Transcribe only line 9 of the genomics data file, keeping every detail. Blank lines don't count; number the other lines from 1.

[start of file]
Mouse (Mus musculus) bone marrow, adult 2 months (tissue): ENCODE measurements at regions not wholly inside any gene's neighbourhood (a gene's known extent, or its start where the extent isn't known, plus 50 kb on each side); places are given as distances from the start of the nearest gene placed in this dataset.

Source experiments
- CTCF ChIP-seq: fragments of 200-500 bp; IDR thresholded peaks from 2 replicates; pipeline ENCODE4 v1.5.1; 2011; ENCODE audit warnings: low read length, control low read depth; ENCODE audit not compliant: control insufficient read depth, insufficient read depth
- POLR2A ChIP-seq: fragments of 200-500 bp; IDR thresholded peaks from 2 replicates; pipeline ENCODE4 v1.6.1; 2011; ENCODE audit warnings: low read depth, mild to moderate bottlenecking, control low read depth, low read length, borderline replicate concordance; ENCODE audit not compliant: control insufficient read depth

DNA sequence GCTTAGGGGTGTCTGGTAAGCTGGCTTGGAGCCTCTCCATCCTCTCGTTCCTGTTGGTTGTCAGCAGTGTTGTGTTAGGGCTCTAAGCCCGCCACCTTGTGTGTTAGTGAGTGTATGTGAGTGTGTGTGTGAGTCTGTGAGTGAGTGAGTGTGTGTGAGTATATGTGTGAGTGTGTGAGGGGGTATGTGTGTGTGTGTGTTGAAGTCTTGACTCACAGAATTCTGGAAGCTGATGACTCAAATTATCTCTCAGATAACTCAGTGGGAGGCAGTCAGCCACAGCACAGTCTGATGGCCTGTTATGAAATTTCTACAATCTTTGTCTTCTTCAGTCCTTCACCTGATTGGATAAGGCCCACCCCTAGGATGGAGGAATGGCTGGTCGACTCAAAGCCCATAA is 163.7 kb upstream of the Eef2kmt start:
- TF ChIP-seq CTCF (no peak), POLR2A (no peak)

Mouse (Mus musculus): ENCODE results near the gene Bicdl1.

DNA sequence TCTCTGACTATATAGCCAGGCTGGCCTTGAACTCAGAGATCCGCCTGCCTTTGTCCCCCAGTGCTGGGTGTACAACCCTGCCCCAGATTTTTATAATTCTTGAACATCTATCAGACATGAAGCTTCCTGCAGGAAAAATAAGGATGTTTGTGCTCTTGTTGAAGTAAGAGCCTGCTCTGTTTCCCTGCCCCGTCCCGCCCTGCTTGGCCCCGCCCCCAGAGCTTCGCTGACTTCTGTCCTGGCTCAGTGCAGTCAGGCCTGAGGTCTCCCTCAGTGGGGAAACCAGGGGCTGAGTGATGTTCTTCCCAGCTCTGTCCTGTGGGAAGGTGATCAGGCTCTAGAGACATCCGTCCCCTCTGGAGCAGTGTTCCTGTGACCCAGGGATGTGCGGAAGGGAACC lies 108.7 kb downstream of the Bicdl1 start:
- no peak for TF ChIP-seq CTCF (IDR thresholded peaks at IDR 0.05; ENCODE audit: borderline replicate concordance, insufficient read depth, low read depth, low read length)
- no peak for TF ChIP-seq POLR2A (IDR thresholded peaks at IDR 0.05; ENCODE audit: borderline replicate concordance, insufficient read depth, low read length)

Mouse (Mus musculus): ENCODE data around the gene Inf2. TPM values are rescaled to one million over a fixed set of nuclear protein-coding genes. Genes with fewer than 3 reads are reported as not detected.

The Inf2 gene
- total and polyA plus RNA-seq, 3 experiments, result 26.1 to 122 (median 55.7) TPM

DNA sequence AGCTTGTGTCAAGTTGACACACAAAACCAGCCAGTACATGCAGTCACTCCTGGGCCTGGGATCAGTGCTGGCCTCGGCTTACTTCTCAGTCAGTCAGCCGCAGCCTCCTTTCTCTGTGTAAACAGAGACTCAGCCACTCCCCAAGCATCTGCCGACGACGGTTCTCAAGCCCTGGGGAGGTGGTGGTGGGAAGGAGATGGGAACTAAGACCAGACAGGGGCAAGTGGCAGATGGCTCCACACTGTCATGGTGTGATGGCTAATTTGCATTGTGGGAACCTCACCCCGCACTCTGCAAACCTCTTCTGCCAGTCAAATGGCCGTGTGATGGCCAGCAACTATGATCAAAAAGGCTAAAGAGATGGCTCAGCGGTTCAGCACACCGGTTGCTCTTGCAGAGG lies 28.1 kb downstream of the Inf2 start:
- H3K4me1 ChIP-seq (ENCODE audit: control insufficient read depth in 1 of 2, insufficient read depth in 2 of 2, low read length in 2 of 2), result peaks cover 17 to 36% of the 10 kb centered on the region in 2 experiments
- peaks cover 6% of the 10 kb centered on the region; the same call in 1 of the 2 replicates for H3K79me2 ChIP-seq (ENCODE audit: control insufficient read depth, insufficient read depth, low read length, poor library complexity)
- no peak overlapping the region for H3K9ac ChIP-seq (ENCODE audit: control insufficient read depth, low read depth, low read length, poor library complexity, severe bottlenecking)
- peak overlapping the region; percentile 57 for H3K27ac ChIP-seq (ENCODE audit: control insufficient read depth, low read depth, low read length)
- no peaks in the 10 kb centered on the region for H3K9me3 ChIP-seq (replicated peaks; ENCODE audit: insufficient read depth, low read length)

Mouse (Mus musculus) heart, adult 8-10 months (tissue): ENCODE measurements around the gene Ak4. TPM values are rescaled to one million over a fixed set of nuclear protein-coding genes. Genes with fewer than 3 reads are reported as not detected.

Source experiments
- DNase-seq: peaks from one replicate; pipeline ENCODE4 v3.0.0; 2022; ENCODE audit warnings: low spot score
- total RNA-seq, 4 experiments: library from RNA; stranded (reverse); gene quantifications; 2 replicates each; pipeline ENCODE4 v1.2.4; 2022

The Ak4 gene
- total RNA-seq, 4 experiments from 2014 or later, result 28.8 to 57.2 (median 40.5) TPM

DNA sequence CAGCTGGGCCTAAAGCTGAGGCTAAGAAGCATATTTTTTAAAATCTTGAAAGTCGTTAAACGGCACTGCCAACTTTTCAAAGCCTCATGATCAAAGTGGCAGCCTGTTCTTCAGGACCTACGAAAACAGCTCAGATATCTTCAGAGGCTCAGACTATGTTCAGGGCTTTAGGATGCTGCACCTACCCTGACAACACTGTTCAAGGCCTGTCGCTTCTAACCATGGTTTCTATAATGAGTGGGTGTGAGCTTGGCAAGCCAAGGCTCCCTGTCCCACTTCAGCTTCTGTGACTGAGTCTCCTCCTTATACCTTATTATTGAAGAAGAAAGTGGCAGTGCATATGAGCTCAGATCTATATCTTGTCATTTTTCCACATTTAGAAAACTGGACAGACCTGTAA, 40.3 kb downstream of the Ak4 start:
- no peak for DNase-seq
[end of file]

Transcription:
- no peak for TF ChIP-seq CTCF (IDR thresholded peaks at IDR 0.05; ENCODE audit: borderline replicate concordance, insufficient read depth, low read depth, low read length)